Sterling Remains Locked in The Political Headlights – Again


Big political developments and big debate and big news noise erupted in the UK yesterday, but not a lot that would appear to have any bearing on how the unresolved Brexit process will unfold, although underscoring how divided and distracted the political system is. A lot is at stake, including the possible devolution of the United Kingdom, along with Brexit. Prime Minister Johnson accepted the Supreme Court’s ruling that his decision to suspend Parliament for five weeks was unlawful while stating that he disagrees with it, and politicizing it with a full-throttled hamming-up the people vs parliament narrative, roiling up the pro-Brexit base ahead of an upcoming election. The opposition is sticking with its tactical refrain from agreeing to an election or staging a confidence vote until the avoidance of no-deal Brexit on October 31 has been assured. If Johnson fails to secure a deal with the EU, the new law (the Benn bill) that will extend Brexit to January 31 will kick in on October 19. The opposition is in part concerned that calling an election before October 19 would leave room for Johnson to trigger a no-deal Brexit before the election has taken place, while they are also wanting to force Johnson to break his “do or die” promise to deliver Brexit by October 31, thinking this will cost him votes at the election.

Cable moved down over 1% yesterday and has moved another leg lower today within a pip or two of 1.2300. PM Johnson returned to a particularly vitriolic and acrimonious Parliament as the Brexit deadlock looks no nearer to a conclusion. When, how or even if the UK leaves the EU still remains unresolved, and as ever, uncertainty breeds fear and fear spikes confidence, sentiment, and the long-suffering pound. Cable remains rooted under 1.2400, triggering another move lower on the crossing EMA (H1) strategy at 07:00 GMT today, for a net gain of 27 pips.

The move lower yesterday took the pair down to the 20-day moving average and the 38.2 Fibonacci level around 1.2335. A breach of this level and 1.2200, the 61.8 Fibonacci level and the recent low below 1.2000 are next support areas. 1.2500 remains a key psychological line in the sand to the upside, beyond which is the recent September high at 1.2580 and the 200-day moving average at 1.2650.

With sterling down some 15% from the EU Referendum in June 2016, a potential significant upside move cannot be ruled out. The upside move will only come with some clarity in the Brexit process. The assumption, by many market participants, is that all sides want a deal and that the pain and disruption of a no-deal exit will cause both parties to compromise. So far there are little actual or practical signs of such compromise and the talking at least continues. The latest is that UK Brexit Secretary is to meet chief EU negotiator Barnier tomorrow in Brussels. Halloween is some 36 days away.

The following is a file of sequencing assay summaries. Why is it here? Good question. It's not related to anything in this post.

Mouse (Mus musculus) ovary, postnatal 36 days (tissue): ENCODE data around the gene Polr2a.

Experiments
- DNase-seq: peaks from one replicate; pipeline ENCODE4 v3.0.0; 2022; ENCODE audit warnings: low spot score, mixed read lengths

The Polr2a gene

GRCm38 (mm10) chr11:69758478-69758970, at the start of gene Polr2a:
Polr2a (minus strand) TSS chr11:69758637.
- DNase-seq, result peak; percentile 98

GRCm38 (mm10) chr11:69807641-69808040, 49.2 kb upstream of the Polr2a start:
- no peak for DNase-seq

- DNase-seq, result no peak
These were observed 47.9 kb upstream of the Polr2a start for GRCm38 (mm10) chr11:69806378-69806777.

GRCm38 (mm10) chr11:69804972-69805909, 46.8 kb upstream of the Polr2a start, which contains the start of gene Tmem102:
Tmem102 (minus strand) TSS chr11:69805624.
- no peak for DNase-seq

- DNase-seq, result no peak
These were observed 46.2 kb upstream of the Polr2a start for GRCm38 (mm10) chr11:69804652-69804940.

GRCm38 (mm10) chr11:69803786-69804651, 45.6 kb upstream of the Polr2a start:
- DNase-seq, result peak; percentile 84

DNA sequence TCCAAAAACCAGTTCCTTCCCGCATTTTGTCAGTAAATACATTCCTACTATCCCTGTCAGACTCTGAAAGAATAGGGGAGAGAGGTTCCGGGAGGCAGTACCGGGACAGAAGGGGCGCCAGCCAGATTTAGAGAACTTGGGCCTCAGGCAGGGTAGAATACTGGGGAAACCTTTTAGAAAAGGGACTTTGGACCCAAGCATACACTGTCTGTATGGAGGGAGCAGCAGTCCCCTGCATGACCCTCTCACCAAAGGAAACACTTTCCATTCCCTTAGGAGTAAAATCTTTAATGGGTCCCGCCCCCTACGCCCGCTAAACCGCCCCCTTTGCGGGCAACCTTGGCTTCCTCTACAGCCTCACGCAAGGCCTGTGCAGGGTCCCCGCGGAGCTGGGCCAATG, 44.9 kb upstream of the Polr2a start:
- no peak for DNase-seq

Most likely, Brexit will be delayed to January 31 and a general election staged in late November or December. The election will presumably be the final Brexit battle. One of four endgame scenarios will be produced by the election, depending who the victor is, or what possible inter-party alliances or coalitions prevails:

1. A no-deal Brexit on January 31 (which would be the fruit of a possible Conservative-Brexit party coalition).

2. Brexit with a deal and transition phase (the Conservative Party’s preference, though the party would have to win the election outright, which there is potential for, and reach an accord with the EU, which would be an uncertainty).

3. Brexit with a deal and multi-year transition period, but also subject to a “confirmatory” referendum (which is the position of Labour and SNP).

4. Brexit canceled (which is the position of the Liberal Democrats).

For the Pound, which has been the principal conduit of the financial market opinion of Brexit, outcome number 1 would be the most bearish scenario, while outcome 4 would be the most bullish.

Stuart Cowell, Head Market Analyst at HotForex

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